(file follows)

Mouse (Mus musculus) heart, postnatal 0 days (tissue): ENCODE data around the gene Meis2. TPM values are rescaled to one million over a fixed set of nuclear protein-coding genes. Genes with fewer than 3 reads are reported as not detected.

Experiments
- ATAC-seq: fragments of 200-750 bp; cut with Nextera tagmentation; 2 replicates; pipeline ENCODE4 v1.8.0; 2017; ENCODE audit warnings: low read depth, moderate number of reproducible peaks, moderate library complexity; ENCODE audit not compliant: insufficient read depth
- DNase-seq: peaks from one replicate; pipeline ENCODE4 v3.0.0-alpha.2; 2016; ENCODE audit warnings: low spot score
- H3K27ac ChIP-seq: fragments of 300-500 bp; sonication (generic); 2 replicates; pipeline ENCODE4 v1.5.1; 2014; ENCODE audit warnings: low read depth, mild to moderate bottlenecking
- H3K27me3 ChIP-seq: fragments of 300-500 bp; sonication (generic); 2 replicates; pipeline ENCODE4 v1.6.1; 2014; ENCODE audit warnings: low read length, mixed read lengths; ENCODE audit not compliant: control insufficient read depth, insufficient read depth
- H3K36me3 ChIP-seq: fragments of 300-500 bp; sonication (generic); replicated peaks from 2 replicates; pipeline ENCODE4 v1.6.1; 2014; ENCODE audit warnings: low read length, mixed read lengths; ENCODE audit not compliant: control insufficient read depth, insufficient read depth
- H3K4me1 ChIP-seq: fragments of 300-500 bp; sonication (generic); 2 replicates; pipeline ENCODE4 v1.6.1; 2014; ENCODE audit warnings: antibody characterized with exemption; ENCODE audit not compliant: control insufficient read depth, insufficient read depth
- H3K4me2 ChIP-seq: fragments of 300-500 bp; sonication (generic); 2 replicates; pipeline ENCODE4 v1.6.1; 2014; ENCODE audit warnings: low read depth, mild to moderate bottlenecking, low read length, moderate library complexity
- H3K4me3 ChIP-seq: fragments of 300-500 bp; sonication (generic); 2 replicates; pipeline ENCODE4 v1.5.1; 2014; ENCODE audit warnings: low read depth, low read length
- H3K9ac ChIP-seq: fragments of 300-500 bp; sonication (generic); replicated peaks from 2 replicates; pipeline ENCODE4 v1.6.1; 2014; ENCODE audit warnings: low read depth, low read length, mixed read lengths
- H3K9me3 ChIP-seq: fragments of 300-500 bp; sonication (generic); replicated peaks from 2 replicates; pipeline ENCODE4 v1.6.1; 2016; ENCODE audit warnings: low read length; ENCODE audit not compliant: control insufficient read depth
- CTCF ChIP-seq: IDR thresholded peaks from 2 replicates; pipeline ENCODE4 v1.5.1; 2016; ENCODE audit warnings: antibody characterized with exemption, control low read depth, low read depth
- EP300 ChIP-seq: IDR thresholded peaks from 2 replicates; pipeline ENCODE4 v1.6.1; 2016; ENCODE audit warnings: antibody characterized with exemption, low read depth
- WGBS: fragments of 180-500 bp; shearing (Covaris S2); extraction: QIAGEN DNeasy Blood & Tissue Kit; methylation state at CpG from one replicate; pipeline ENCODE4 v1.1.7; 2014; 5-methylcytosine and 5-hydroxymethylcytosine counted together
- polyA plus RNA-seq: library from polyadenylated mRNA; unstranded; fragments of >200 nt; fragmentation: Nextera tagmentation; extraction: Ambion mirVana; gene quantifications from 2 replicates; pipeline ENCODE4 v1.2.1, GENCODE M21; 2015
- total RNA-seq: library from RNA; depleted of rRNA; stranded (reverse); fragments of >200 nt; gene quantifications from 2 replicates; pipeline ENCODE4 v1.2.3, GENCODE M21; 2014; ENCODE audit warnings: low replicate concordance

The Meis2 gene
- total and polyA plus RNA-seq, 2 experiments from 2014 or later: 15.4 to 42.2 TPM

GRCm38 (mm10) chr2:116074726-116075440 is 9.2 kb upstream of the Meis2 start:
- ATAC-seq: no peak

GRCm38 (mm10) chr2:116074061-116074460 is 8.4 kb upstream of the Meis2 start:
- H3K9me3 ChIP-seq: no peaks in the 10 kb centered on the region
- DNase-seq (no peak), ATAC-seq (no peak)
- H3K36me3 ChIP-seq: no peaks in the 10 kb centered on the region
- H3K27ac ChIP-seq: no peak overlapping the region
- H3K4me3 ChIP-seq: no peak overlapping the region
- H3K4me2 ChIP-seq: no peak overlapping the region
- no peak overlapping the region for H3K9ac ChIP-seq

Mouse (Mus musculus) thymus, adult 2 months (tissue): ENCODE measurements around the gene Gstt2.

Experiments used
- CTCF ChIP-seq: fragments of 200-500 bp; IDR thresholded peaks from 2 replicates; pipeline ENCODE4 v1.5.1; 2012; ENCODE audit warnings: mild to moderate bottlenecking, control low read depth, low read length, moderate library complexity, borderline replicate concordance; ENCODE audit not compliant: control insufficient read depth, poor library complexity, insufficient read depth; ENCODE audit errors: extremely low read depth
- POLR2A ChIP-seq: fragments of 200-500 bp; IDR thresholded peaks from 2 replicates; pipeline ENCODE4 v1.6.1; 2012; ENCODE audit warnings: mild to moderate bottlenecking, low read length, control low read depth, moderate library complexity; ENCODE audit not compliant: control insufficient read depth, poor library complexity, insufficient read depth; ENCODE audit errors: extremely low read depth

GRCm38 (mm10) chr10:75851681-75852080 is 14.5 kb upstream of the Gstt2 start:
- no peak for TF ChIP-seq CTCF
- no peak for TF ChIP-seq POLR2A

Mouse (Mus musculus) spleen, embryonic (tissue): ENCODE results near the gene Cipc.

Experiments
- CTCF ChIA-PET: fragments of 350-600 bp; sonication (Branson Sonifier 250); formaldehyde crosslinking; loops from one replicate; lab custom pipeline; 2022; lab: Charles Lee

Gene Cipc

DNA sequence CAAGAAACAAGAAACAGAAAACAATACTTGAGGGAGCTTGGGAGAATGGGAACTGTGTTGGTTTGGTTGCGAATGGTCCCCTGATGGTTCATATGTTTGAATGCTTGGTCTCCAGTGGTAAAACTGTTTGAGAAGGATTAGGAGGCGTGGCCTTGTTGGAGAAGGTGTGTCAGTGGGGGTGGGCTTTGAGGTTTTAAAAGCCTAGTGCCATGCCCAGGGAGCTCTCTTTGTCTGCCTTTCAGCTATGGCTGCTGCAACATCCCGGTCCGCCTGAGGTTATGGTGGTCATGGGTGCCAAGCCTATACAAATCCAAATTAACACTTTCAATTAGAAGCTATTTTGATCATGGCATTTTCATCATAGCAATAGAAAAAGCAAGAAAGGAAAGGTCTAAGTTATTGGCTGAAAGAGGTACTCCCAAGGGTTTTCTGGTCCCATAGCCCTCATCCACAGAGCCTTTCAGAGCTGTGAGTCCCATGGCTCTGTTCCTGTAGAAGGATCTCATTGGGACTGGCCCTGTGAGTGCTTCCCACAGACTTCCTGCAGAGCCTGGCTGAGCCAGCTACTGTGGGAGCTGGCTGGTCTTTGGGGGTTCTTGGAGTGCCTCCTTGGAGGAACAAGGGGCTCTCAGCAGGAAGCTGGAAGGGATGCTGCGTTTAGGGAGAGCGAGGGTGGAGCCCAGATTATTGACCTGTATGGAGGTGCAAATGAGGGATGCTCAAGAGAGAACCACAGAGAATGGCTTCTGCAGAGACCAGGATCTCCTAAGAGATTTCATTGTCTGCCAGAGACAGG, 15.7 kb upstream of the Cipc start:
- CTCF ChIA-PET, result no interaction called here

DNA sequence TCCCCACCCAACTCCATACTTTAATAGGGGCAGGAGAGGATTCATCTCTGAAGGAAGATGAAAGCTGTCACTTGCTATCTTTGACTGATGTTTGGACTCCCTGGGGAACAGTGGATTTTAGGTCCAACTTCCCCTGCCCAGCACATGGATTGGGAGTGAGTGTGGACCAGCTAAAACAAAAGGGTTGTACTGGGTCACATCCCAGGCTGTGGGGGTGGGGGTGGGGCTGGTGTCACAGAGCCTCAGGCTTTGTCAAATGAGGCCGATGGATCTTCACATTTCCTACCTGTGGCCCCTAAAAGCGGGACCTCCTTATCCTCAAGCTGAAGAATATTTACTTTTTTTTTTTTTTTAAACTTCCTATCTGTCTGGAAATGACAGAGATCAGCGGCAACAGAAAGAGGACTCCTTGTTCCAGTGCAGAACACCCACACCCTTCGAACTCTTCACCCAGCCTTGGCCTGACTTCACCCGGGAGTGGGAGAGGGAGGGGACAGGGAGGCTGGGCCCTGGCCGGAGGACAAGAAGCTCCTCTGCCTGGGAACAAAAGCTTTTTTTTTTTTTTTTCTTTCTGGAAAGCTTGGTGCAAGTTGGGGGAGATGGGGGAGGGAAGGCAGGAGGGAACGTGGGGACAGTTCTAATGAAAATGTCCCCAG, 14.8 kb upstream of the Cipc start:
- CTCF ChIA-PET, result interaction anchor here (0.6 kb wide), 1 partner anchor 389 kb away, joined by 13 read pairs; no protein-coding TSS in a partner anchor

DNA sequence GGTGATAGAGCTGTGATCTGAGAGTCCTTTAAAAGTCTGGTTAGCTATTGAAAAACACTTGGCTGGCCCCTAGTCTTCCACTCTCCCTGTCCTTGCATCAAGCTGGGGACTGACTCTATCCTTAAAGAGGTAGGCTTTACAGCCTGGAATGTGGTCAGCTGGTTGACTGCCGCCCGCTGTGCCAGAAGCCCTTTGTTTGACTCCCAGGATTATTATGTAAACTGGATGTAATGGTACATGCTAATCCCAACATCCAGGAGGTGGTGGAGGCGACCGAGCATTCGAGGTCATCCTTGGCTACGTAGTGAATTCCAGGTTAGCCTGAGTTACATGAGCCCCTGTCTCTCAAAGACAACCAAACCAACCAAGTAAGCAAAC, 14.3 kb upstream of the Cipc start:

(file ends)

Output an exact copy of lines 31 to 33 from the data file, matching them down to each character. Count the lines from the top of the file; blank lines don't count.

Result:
Experiments used
- CTCF ChIP-seq: fragments of 200-500 bp; IDR thresholded peaks from 2 replicates; pipeline ENCODE4 v1.5.1; 2012; ENCODE audit warnings: mild to moderate bottlenecking, control low read depth, low read length, moderate library complexity, borderline replicate concordance; ENCODE audit not compliant: control insufficient read depth, poor library complexity, insufficient read depth; ENCODE audit errors: extremely low read depth
- POLR2A ChIP-seq: fragments of 200-500 bp; IDR thresholded peaks from 2 replicates; pipeline ENCODE4 v1.6.1; 2012; ENCODE audit warnings: mild to moderate bottlenecking, low read length, control low read depth, moderate library complexity; ENCODE audit not compliant: control insufficient read depth, poor library complexity, insufficient read depth; ENCODE audit errors: extremely low read depth